In the early 1950's, Brayton Paul came up with a very clever motorized servo that also had built in failsafe.
In the day, most actuators were rubber band driven. When you pushed the button on your transmitter (if everything worked) you would get right rudder, let go - neutral. When the button was pushed again you would get left rudder, let go - neutral. Third push was right rudder etc. etc. until the rubber band unwinds. And if there was loss of radio signal or some sort of radio failure or radio interference or the rubber band unwinds, the airplane might fly away. A good day of flying was when you were able to take home a repairable airplane.
Brayton Paul had observed the action of a flyball governor on a steam engine. The centrifugal force of the flyball was translated into a push/pull action that operated the steam valve on the engine. Brayton used a small electric motor to spin the flyball, the push/pull action was then connected to the rudder. Also, he did not have to reverse the motor for changing direction left/right.
Normally; the rudder would sit at full left, when the button on the transmitter was pushed the motor would spin and the rudder would move through neutral to full right. Push the transmitters button for right, let go for left. Neutral rudder was then achieved by pulsing the transmitters button, it was also possible to have proportional control by pulsing the button a little more "on" (right) or a little more "off" (left). If your airplane lost signal, the flyball would stop spinning and the airplane would circle left. If your airplane had interference, the flyball would spin and the airplane would circle right. It was always better to take a broken airplane home than to have a fly away.
Some Reed Emulators will also emulate a flyball actuator, this feature is selected by the switch in the center of the Reed Emulator labeled "Power"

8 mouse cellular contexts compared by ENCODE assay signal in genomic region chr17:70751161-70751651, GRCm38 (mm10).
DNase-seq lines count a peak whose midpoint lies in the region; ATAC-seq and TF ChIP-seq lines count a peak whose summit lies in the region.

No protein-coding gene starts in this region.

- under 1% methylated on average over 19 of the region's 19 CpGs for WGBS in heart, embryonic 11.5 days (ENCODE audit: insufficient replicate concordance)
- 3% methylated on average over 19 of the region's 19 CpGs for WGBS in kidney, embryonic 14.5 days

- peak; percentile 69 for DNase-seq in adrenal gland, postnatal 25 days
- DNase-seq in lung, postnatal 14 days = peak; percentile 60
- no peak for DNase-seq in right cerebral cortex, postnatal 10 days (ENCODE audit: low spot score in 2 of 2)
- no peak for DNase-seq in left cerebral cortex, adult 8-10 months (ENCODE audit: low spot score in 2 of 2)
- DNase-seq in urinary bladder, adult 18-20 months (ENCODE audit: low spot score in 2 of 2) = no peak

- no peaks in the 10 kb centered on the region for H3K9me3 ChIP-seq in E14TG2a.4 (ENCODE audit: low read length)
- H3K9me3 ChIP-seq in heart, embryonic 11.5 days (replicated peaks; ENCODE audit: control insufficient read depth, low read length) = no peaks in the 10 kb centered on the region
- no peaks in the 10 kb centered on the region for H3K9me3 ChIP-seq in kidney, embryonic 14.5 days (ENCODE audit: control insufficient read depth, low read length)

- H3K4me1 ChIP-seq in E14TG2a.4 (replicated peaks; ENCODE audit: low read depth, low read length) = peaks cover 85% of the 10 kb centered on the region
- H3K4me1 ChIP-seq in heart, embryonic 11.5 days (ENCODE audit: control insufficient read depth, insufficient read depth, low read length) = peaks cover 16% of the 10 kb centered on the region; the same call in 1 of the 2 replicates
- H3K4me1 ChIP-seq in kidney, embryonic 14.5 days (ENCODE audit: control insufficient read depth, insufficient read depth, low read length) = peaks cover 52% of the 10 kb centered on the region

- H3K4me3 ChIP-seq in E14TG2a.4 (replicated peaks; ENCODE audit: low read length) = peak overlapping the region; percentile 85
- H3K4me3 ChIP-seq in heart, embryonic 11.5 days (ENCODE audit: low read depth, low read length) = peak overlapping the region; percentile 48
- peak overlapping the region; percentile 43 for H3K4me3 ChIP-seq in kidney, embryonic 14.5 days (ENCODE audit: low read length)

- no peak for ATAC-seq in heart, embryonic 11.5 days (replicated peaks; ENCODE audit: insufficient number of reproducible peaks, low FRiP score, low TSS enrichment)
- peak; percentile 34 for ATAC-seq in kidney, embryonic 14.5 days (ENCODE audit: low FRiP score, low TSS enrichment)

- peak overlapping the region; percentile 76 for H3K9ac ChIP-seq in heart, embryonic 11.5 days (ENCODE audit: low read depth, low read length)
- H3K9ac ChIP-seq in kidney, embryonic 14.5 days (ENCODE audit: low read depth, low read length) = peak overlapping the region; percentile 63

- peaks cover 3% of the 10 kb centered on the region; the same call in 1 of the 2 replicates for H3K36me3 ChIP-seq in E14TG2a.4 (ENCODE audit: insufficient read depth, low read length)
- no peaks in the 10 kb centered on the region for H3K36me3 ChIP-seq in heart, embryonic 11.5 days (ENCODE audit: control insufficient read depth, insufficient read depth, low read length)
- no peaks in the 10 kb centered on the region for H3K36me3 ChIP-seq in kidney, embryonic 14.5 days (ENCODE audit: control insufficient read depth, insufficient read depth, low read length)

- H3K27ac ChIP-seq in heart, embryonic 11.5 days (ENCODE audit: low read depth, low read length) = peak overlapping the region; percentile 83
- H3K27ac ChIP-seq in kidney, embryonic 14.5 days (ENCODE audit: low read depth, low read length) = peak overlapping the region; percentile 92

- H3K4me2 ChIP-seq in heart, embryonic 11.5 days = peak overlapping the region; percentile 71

Note; this power switch does not turn the Reed Emulator on/off. The Reed Emulator is powered up when the training cable is plugged into the bottom.
The switch labeled "Power" has up to 3 positions.
Switch down - is operation of the Reed Emulator. The airplane is flown with the elevator, aileron/rudder and throttle levers.
Switch up - is operation of the Escapement emulation, push the "key" push button" once for right rudder and a second time for left rudder etc. etc.
Switch middle position - is operation of the Flyball emulation. In this mode the rudder will sit at left, when the "key" push button is pushed and held, the rudder will move to right. Neutral is achieved by pulsing the push button.
AND.... At any time the master transmitter can take over with normal control of the airplane.
I thought others might want to try the flying of yesterday.
At this time, Reed Emulators are not for sale but are for rent. This is due to the construction of the "Box" and switches. If you have an old reed transmitter, I can build a Reed Emulator into your transmitter. I remove the electronics from your transmitter and install mine. The cost starts at $300 for three function - rudder, elevator and throttle.
The rental cost is $45 for the first two weeks and $20 for each week after that.
The rental cost includes shipping from me to you, within the USA. Return shipping and insurance back to me is your responsibility.
Rental requires a check in the amount of $450. Rental fees will be deducted from the $450 and the rest of your deposit will be returned to you when the Reed Emulator is received by me in the same condition that is was sent to you.